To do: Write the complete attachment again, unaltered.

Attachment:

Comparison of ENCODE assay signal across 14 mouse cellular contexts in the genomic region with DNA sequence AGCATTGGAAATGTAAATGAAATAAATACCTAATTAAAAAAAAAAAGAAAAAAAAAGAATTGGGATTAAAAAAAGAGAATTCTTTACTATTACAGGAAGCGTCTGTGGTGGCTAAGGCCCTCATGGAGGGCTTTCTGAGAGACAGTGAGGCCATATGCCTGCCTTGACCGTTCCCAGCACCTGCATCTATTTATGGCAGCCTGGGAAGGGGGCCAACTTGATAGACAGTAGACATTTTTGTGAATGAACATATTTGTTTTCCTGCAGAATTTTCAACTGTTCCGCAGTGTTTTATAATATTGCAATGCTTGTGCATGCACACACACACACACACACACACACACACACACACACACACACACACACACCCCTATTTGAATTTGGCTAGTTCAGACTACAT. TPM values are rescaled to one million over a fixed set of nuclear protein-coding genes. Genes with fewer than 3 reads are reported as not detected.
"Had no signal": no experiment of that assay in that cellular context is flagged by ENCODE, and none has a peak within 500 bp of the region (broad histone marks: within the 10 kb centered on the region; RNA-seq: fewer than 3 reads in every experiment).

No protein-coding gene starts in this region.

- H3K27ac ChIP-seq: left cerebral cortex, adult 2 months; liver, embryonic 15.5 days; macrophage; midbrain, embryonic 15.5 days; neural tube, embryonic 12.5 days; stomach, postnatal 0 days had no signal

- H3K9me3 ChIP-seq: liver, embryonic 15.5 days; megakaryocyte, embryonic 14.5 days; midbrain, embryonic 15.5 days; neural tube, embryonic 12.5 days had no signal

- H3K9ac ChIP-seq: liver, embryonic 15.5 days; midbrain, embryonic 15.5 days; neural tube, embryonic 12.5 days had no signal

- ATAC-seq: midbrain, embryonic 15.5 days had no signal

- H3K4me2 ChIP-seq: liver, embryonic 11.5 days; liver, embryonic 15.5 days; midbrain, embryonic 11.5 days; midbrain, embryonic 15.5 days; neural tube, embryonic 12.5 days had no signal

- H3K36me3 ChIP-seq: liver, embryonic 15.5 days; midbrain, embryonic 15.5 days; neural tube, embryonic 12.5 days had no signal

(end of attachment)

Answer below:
Comparison of ENCODE assay signal across 14 mouse cellular contexts in the genomic region with DNA sequence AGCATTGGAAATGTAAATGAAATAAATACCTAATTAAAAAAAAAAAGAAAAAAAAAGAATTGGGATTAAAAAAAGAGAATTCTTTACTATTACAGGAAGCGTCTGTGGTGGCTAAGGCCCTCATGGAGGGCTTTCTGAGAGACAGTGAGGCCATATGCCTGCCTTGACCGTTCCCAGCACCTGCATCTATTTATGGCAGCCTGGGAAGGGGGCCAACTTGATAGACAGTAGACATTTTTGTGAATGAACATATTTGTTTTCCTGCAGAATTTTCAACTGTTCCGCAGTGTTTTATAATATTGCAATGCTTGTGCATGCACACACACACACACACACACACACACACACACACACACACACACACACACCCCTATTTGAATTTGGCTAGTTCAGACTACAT. TPM values are rescaled to one million over a fixed set of nuclear protein-coding genes. Genes with fewer than 3 reads are reported as not detected.
"Had no signal": no experiment of that assay in that cellular context is flagged by ENCODE, and none has a peak within 500 bp of the region (broad histone marks: within the 10 kb centered on the region; RNA-seq: fewer than 3 reads in every experiment).

No protein-coding gene starts in this region.

- H3K27ac ChIP-seq: left cerebral cortex, adult 2 months; liver, embryonic 15.5 days; macrophage; midbrain, embryonic 15.5 days; neural tube, embryonic 12.5 days; stomach, postnatal 0 days had no signal

- H3K9me3 ChIP-seq: liver, embryonic 15.5 days; megakaryocyte, embryonic 14.5 days; midbrain, embryonic 15.5 days; neural tube, embryonic 12.5 days had no signal

- H3K9ac ChIP-seq: liver, embryonic 15.5 days; midbrain, embryonic 15.5 days; neural tube, embryonic 12.5 days had no signal

- ATAC-seq: midbrain, embryonic 15.5 days had no signal

- H3K4me2 ChIP-seq: liver, embryonic 11.5 days; liver, embryonic 15.5 days; midbrain, embryonic 11.5 days; midbrain, embryonic 15.5 days; neural tube, embryonic 12.5 days had no signal

- H3K36me3 ChIP-seq: liver, embryonic 15.5 days; midbrain, embryonic 15.5 days; neural tube, embryonic 12.5 days had no signal